Designed a company Honda is a small robot called Ropot that sits on the shoulders of children to help them avoid road accidents and cross the street safely by using ADAS technologies and other ideas from the automaker.
Ropot is described as a traffic safety guideline robot, as it is filled with sensors, but relies on simple communication to make children more aware of potential hazards.
While self-driving cars are still a bit far from being commercialized, the past few years have seen a massive increase in sensors and so-called advanced driver assistance systems that are included in vehicles.
Once reserved only for expensive models, features such as parking sensors, reverse obstacle warnings and alerts for potential collision are now commonplace.
Honda’s group of technology, branded Honda Sensing, is now available in passenger cars and SUVs.
The technology allows the brakes to be applied automatically if you are about to hit other cars, helping to keep you within the road signs, and correcting the car’s lane if you leave the lane unexpectedly.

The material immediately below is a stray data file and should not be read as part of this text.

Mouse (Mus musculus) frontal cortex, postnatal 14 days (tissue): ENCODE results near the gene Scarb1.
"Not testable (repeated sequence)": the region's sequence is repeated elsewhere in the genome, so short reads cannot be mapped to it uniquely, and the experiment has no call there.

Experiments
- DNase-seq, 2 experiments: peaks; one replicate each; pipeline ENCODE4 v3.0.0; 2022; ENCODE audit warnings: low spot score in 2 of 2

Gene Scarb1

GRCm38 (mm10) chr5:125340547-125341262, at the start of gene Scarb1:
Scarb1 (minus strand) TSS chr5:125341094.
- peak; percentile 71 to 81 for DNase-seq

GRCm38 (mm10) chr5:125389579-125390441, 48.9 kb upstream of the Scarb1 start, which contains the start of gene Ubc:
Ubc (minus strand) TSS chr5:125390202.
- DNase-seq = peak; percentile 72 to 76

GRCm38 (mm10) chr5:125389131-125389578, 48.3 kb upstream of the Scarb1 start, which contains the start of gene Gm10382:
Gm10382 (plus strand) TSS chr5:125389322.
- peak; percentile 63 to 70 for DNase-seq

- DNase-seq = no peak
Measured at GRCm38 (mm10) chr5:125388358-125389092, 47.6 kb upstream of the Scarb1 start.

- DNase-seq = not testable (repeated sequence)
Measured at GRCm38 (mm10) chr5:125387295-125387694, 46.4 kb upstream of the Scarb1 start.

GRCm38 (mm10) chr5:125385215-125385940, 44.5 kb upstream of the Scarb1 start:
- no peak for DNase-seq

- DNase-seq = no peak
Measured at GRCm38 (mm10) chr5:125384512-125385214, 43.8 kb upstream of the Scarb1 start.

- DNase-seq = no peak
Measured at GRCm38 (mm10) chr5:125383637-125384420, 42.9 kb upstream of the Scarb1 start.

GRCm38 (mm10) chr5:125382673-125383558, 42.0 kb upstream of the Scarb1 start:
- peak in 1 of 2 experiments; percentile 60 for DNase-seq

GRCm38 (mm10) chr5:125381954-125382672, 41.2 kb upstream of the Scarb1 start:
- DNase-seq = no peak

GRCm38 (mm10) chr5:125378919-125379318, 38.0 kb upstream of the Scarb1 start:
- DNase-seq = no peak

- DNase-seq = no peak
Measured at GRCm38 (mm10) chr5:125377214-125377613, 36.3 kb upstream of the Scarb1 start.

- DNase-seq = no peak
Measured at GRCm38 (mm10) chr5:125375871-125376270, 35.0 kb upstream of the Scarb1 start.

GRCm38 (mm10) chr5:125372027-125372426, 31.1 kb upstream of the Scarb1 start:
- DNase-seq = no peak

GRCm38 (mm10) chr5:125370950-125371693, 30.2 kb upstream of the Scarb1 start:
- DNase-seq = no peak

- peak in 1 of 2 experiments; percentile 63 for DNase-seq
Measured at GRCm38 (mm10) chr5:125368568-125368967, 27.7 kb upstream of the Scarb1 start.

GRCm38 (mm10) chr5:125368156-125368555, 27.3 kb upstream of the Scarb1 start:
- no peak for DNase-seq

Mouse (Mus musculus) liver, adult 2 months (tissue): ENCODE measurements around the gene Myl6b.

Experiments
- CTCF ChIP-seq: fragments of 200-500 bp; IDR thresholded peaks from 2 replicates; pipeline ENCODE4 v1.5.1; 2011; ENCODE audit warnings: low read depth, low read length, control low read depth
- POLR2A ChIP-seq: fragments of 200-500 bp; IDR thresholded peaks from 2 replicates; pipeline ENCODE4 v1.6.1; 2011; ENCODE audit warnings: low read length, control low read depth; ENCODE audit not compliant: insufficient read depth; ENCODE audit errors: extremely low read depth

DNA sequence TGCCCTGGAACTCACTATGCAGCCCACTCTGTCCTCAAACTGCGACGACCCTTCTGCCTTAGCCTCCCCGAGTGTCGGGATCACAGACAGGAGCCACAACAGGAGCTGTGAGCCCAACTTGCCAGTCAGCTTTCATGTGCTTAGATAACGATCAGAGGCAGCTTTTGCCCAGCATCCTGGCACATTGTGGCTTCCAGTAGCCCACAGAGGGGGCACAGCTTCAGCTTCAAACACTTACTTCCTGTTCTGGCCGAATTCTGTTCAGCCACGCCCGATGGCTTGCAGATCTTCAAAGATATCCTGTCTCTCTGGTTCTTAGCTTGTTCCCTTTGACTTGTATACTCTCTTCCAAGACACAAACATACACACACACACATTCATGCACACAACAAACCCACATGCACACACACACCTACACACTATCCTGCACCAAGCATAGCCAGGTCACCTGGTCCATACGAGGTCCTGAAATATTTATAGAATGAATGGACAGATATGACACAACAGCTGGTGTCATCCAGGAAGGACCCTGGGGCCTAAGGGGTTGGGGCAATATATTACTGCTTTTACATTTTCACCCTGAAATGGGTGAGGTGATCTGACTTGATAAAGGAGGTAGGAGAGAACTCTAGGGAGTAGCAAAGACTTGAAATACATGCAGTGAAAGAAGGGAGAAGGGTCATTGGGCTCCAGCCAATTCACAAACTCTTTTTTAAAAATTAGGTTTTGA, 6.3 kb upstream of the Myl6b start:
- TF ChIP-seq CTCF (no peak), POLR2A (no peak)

Honda’s new Ropot can now do a little of that for children who walk.
Honda’s R&D project addresses the well-known problem in the country. Japanese children, usually at the age of seven, attend elementary school and walk alone.
There is a noticeable increase in traffic accidents involving children of this age as a result.
Research shows that children have a much narrower field of vision than adults, with only about two-thirds of the adult field of view, and this limits the degree to which they can see comprehensively around them, making assessing risk more difficult.
The Ropot may sound like a toy, but it includes several important technologies, as the GPS sensor allows the parent to pre-set the route the child should take, while the robot – attached to the child’s backpack strap – vibrates at crossing points to remind the child to look in both directions first.
The vehicle detection sensor can detect approaching traffic from behind the child as well, causing vibration and prompting him to verify his safety via haptic feedback.
Walking results are recorded daily and can be reviewed using the Ropot smartphone app, including times when a child may not stop to check before crossing.
The Honda team was testing the prototype of the robot with children in Japan, and says: The response has been positive among children and parents.